AIMS/HYPOTHESIS: Defects in pancreatic beta cell turnover are implicated in the pathogenesis of type 2 diabetes by genetic markers for diabetes. Decreased beta cell neogenesis could contribute to diabetes. The longevity and turnover of human beta cells is unknown; in rodents <1 year old, a half-life of 30 days is estimated. Intracellular lipofuscin body (LB) accumulation is a hallmark of ageing in neurons. To estimate the lifespan of human beta cells, we measured beta cell LB accumulation in individuals aged 1-81 years. METHODS: LB content was determined by electron microscopical morphometry in sections of beta cells from human (non-diabetic, n = 45; type 2 diabetic, n = 10) and non-human primates (n = 10; 5-30 years) and from 15 mice aged 10-99 weeks. Total cellular LB content was estimated by three-dimensional (3D) mathematical modelling. RESULTS: LB area proportion was significantly correlated with age in human and non-human primates. The proportion of human LB-positive beta cells was significantly related to age, with no apparent differences in type 2 diabetes or obesity. LB content was low in human insulinomas (n = 5) and alpha cells and in mouse beta cells (LB content in mouse <10% human). Using 3D electron microscopy and 3D mathematical modelling, the LB-positive human beta cells (representing aged cells) increased from >or=90% (<10 years) to >or=97% (>20 years) and remained constant thereafter. CONCLUSIONS/INTERPRETATION: Human beta cells, unlike those of young rodents, are long-lived. LB proportions in type 2 diabetes and obesity suggest that little adaptive change occurs in the adult human beta cell population, which is largely established by age 20 years.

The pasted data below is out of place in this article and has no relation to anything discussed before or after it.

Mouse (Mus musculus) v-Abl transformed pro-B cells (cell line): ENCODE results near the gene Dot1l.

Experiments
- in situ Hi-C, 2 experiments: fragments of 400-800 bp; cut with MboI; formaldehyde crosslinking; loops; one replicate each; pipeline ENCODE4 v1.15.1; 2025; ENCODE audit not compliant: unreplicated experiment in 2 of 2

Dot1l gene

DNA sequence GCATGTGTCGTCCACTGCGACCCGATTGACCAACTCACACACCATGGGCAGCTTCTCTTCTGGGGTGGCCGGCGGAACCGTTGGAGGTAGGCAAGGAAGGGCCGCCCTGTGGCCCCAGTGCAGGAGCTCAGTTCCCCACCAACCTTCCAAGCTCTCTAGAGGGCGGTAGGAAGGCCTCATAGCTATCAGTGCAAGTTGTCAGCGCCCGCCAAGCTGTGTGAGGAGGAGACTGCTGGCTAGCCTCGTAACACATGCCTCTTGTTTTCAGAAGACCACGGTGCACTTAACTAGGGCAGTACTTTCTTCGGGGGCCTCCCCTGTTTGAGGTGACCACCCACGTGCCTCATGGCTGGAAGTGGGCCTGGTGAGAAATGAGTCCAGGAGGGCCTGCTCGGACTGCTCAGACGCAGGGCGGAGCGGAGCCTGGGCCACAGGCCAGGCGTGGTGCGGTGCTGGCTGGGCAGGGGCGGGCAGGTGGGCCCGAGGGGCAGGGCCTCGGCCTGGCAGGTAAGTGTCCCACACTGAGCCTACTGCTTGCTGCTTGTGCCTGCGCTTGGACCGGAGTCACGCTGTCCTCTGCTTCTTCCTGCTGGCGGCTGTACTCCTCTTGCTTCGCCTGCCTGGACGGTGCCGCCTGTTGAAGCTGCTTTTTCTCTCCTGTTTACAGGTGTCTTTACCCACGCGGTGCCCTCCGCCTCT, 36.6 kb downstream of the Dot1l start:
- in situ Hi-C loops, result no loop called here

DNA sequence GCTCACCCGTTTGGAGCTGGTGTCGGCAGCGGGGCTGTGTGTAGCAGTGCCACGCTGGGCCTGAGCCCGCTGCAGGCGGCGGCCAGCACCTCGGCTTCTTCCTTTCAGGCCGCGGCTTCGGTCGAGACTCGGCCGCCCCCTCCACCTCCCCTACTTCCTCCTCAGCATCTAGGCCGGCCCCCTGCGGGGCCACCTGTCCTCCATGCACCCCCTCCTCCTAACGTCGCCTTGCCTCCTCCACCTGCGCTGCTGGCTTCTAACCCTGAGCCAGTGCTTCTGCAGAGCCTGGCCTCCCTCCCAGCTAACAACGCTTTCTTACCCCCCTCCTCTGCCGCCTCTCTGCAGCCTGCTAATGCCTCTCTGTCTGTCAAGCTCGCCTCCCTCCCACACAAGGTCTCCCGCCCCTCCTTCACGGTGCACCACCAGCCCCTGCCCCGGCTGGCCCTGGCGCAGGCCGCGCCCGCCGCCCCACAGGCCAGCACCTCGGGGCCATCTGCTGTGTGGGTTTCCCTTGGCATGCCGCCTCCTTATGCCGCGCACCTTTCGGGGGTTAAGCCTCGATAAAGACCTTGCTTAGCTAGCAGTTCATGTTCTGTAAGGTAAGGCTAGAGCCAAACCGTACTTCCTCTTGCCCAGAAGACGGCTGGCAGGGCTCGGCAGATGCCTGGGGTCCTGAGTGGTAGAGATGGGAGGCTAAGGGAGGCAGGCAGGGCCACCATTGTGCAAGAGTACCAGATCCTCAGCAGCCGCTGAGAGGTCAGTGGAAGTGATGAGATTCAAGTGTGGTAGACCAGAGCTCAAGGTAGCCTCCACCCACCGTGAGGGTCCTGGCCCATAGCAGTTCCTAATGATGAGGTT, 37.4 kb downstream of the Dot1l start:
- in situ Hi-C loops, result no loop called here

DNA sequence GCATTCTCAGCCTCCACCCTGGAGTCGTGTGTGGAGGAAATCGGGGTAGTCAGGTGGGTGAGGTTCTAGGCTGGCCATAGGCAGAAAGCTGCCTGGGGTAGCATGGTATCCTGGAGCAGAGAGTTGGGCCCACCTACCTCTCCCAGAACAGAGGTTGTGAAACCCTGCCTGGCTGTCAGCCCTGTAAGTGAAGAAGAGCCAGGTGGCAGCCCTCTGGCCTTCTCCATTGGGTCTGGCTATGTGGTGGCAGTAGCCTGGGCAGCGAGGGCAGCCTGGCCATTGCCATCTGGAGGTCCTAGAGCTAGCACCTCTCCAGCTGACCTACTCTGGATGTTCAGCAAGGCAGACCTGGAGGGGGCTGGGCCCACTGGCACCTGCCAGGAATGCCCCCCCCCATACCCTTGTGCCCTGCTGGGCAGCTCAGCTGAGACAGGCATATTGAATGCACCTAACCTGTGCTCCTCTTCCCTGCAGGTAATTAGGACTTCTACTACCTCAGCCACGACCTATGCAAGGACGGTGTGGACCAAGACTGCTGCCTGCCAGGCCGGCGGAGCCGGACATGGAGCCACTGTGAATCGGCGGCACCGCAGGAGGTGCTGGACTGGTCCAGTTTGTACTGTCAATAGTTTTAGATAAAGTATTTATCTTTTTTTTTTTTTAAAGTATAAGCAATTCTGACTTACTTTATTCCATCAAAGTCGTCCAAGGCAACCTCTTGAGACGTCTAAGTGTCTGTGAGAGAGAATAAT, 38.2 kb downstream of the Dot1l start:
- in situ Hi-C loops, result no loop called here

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Adult, Age Distribution, Aging, Animals, Biomarkers, Cause of Death, Cell Division, Diabetes Mellitus, Type 2, Humans, Insulin-Secreting Cells, Lipofuscin, Macaca mulatta, Mice, Mice, Inbred C57BL, Models, Theoretical, Pancreas, Tissue Donors